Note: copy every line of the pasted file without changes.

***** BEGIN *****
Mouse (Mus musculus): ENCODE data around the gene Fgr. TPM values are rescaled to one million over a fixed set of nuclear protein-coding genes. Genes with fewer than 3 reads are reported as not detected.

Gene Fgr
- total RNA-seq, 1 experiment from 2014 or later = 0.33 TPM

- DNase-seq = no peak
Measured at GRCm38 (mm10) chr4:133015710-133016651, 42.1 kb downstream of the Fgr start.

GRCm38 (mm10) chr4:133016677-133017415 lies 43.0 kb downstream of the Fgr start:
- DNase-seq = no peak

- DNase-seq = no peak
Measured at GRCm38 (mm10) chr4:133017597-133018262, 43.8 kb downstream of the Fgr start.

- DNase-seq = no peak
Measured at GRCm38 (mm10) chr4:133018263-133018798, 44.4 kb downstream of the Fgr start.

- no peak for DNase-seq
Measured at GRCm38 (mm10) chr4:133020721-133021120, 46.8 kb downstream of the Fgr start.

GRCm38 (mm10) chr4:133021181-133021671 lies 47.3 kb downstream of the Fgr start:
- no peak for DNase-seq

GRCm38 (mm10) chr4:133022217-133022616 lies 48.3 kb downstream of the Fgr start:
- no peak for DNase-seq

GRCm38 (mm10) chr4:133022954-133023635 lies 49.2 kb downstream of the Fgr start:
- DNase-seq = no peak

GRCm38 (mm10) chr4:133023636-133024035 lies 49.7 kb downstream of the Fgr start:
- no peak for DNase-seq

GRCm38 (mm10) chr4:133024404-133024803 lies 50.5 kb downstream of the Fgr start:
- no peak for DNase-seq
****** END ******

Mouse (Mus musculus): ENCODE data around the gene Fgr. TPM values are rescaled to one million over a fixed set of nuclear protein-coding genes. Genes with fewer than 3 reads are reported as not detected.

Gene Fgr
- total RNA-seq, 1 experiment from 2014 or later = 0.33 TPM

- DNase-seq = no peak
Measured at GRCm38 (mm10) chr4:133015710-133016651, 42.1 kb downstream of the Fgr start.

GRCm38 (mm10) chr4:133016677-133017415 lies 43.0 kb downstream of the Fgr start:
- DNase-seq = no peak

- DNase-seq = no peak
Measured at GRCm38 (mm10) chr4:133017597-133018262, 43.8 kb downstream of the Fgr start.

- DNase-seq = no peak
Measured at GRCm38 (mm10) chr4:133018263-133018798, 44.4 kb downstream of the Fgr start.

- no peak for DNase-seq
Measured at GRCm38 (mm10) chr4:133020721-133021120, 46.8 kb downstream of the Fgr start.

GRCm38 (mm10) chr4:133021181-133021671 lies 47.3 kb downstream of the Fgr start:
- no peak for DNase-seq

GRCm38 (mm10) chr4:133022217-133022616 lies 48.3 kb downstream of the Fgr start:
- no peak for DNase-seq

GRCm38 (mm10) chr4:133022954-133023635 lies 49.2 kb downstream of the Fgr start:
- DNase-seq = no peak

GRCm38 (mm10) chr4:133023636-133024035 lies 49.7 kb downstream of the Fgr start:
- no peak for DNase-seq

GRCm38 (mm10) chr4:133024404-133024803 lies 50.5 kb downstream of the Fgr start:
- no peak for DNase-seq